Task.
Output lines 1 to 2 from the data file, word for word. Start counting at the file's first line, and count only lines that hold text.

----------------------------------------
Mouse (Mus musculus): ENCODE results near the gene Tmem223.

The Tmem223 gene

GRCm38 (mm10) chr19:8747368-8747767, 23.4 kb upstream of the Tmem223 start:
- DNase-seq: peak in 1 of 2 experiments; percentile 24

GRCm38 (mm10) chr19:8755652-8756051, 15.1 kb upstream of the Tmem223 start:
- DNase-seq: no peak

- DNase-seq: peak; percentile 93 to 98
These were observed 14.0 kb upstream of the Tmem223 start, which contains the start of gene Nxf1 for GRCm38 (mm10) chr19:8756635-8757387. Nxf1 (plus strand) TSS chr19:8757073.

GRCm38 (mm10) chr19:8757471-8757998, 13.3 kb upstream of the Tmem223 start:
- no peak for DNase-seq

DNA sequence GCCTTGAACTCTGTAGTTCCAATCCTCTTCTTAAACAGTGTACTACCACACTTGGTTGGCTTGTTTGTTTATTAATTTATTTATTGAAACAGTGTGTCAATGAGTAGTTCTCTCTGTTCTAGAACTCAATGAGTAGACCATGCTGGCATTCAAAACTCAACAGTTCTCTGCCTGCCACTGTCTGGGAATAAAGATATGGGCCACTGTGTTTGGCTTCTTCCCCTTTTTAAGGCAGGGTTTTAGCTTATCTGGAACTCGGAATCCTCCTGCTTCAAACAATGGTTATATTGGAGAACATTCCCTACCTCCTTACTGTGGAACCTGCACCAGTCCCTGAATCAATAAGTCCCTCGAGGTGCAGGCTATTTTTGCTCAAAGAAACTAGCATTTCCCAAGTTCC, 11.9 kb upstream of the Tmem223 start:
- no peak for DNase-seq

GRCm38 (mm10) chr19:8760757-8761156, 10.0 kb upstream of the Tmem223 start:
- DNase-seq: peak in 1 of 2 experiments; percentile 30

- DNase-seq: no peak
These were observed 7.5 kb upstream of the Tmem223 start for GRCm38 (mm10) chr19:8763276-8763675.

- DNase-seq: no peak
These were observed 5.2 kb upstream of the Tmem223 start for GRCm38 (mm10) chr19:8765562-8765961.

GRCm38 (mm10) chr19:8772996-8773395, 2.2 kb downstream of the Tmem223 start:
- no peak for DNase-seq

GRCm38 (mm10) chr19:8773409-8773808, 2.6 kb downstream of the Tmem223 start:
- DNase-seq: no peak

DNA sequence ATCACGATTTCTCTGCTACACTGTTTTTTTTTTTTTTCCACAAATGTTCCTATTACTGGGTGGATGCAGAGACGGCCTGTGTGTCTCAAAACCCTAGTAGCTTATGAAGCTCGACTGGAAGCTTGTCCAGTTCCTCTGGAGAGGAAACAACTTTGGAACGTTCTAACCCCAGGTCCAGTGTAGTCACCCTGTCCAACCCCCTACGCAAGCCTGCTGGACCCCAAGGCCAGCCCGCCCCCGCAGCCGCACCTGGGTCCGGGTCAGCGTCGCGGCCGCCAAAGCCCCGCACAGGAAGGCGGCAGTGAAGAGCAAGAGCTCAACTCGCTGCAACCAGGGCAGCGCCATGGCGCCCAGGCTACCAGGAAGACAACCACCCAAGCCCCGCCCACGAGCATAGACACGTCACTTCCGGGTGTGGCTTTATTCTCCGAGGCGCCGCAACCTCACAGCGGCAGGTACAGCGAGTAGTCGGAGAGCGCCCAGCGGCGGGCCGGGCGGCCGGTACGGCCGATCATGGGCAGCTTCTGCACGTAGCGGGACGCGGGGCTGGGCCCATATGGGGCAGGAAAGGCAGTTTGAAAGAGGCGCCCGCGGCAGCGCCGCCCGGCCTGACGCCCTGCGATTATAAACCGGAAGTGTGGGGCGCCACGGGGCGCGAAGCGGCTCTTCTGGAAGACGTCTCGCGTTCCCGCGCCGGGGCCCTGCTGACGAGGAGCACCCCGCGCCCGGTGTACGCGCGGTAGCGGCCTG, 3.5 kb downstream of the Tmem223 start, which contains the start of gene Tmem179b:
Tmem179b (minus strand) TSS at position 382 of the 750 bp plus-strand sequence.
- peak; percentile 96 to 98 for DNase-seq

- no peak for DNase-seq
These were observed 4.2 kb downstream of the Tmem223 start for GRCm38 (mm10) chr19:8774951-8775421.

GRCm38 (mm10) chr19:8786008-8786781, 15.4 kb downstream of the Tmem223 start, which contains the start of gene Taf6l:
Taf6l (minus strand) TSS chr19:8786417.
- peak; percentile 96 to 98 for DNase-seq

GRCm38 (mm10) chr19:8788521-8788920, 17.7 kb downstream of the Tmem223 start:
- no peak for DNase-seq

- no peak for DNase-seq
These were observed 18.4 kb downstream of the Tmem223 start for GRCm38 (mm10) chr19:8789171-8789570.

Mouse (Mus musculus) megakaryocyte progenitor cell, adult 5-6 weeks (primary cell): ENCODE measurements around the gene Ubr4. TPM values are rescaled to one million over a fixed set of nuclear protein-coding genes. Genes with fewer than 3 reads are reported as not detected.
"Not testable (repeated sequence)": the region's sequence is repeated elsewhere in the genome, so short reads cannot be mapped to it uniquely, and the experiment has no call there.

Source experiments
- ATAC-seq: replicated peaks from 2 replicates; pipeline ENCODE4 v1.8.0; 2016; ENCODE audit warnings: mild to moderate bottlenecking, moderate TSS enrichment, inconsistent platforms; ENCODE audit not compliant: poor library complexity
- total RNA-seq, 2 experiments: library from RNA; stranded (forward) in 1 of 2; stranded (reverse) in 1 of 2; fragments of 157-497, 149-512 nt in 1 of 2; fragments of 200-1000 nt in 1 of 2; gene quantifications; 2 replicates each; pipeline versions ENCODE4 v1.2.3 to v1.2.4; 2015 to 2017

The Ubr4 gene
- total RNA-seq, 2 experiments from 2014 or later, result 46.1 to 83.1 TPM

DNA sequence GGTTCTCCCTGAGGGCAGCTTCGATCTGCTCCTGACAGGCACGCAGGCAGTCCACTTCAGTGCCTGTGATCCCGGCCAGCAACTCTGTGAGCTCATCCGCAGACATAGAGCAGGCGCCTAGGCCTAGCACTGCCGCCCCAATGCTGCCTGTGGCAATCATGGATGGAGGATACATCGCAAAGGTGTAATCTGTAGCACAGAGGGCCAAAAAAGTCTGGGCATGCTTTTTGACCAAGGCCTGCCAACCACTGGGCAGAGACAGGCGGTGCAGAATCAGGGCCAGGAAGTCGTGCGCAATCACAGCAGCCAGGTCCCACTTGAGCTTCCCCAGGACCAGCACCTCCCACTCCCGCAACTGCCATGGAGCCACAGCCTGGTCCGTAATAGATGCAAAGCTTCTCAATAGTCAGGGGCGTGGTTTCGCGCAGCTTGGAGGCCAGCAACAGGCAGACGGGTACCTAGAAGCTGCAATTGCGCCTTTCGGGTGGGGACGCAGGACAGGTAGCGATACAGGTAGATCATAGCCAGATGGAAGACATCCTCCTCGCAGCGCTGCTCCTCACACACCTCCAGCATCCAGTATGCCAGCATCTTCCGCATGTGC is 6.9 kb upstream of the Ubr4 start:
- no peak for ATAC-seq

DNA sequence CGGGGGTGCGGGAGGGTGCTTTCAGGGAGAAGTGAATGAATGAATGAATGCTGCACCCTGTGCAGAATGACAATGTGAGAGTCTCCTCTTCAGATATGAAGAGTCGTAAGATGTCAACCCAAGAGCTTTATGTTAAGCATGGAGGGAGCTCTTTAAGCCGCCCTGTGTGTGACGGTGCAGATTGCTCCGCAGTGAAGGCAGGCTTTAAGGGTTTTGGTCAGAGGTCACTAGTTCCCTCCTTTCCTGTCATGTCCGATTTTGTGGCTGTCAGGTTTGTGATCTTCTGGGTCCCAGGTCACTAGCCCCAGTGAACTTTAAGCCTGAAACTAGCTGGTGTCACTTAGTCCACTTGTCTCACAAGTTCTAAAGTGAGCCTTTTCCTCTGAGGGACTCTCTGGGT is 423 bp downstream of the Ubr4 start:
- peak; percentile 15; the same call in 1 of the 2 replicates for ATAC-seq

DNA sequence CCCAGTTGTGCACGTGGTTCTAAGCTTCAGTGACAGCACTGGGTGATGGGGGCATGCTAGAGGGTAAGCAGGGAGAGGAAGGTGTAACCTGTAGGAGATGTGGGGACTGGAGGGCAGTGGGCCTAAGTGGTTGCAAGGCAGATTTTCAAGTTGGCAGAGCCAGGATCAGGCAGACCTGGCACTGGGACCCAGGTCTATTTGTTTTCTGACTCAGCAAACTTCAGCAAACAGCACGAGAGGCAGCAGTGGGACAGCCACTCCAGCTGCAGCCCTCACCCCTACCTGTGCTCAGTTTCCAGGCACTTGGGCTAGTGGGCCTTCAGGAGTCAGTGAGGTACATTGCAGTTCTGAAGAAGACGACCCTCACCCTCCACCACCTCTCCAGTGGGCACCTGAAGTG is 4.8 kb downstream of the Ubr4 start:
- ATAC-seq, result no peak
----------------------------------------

Mouse (Mus musculus): ENCODE results near the gene Tmem223.

The Tmem223 gene